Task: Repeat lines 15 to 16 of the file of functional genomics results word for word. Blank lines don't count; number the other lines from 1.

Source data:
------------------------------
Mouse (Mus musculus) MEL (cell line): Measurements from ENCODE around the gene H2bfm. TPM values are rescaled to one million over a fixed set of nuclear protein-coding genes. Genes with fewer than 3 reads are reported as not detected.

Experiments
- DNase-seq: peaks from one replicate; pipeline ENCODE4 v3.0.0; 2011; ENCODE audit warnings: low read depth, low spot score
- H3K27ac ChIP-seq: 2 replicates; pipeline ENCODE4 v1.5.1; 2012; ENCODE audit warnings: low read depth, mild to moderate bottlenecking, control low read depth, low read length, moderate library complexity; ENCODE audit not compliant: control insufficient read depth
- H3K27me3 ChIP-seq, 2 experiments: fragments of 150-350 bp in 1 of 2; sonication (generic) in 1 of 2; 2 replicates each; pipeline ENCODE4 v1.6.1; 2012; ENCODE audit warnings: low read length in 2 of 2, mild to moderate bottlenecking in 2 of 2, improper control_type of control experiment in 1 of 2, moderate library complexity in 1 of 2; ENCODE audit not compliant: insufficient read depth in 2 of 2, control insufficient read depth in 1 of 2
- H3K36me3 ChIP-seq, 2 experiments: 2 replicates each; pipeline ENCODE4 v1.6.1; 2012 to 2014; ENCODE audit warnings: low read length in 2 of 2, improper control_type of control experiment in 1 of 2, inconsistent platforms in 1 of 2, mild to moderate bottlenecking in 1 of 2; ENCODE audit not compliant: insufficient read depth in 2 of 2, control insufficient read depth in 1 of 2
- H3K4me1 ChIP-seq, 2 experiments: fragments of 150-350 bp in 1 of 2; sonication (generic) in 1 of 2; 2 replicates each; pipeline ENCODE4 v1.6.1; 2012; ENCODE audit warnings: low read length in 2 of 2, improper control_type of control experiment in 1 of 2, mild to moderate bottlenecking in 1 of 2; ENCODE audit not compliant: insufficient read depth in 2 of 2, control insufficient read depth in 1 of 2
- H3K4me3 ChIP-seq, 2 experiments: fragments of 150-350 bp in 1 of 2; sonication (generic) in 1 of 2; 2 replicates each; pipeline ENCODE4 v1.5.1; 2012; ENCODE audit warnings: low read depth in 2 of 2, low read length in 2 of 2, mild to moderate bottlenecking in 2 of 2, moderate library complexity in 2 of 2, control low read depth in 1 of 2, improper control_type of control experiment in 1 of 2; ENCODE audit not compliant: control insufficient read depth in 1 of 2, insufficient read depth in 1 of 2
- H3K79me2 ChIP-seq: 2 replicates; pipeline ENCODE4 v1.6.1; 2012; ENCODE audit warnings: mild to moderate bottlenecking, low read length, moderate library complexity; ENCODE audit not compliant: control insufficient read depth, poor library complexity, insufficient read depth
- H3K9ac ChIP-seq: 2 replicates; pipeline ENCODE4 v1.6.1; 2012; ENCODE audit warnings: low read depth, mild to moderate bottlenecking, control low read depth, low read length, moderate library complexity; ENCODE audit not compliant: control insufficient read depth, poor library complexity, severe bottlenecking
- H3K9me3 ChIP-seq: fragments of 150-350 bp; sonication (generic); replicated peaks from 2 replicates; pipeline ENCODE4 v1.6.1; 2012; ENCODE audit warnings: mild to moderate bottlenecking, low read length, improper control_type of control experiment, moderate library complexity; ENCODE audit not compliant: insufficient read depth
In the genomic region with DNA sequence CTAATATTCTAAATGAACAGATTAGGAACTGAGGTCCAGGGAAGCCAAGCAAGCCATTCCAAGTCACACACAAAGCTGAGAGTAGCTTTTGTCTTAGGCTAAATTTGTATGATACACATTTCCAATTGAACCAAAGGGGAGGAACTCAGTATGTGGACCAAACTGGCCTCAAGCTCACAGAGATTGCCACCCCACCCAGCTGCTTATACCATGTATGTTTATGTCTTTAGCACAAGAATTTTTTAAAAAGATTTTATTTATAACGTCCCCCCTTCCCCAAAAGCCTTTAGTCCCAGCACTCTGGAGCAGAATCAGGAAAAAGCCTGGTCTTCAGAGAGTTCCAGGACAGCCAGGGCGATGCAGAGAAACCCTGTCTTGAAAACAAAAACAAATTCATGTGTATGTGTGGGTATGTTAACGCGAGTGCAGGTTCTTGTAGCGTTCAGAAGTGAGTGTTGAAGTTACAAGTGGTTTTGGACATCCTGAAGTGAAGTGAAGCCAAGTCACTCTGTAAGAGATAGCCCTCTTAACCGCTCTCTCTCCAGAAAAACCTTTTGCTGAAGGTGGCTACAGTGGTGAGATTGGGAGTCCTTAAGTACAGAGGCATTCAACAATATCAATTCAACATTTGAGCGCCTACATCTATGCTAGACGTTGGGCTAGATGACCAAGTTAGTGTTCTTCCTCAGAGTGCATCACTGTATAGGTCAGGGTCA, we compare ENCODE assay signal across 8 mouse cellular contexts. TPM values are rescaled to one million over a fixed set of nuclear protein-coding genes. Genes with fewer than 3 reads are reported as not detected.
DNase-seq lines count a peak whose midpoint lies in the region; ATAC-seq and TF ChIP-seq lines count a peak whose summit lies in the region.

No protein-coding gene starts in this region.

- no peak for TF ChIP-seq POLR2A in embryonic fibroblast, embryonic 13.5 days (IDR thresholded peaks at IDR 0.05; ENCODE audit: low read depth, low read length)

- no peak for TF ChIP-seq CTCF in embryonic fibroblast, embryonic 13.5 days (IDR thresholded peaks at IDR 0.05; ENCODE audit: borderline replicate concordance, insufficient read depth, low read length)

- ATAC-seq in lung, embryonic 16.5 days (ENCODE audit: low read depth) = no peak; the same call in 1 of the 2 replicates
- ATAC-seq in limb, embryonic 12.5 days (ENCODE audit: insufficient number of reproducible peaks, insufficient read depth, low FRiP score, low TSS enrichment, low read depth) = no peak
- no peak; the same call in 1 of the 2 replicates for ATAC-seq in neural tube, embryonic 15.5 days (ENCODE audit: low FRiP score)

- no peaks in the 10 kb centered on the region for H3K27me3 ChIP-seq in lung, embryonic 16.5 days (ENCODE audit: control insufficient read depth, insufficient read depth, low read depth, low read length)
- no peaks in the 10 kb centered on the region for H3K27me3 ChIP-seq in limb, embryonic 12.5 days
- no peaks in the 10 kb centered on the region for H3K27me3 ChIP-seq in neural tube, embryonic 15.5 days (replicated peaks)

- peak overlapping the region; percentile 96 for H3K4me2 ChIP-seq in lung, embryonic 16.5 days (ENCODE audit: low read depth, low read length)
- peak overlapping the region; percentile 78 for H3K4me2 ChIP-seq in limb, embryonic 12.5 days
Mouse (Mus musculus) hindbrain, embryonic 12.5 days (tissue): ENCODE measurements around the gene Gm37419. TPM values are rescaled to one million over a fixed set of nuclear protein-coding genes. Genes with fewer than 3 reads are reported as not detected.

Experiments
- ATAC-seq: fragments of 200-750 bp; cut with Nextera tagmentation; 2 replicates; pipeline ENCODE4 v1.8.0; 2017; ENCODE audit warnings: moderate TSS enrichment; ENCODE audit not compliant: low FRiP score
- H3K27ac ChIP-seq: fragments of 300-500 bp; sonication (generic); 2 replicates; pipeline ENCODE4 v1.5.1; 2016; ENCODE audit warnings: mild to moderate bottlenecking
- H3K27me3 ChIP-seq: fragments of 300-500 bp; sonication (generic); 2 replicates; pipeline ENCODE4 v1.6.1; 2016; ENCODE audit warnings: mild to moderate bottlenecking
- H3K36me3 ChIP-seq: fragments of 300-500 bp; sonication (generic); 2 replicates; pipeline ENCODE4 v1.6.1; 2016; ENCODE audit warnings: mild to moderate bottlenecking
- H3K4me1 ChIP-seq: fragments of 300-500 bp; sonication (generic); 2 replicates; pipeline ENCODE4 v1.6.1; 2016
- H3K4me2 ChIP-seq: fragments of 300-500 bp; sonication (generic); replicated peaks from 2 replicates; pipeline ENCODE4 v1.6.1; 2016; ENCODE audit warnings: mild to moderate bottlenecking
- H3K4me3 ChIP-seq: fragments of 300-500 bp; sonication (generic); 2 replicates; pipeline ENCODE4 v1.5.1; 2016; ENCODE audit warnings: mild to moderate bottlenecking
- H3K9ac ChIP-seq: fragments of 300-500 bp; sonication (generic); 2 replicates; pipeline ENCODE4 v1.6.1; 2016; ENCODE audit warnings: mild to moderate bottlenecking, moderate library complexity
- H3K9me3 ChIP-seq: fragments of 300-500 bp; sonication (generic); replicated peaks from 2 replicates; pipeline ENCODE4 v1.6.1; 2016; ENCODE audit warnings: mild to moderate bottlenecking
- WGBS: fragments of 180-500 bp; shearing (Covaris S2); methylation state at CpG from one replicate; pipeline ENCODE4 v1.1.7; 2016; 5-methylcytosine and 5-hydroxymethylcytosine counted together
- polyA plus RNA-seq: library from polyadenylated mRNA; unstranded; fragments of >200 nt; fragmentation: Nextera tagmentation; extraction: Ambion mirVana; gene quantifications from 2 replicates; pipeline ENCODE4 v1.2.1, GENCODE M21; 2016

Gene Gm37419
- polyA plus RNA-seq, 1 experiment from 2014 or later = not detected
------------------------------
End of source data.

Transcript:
- no peak for TF ChIP-seq POLR2A in embryonic fibroblast, embryonic 13.5 days (IDR thresholded peaks at IDR 0.05; ENCODE audit: low read depth, low read length)

- no peak for TF ChIP-seq CTCF in embryonic fibroblast, embryonic 13.5 days (IDR thresholded peaks at IDR 0.05; ENCODE audit: borderline replicate concordance, insufficient read depth, low read length)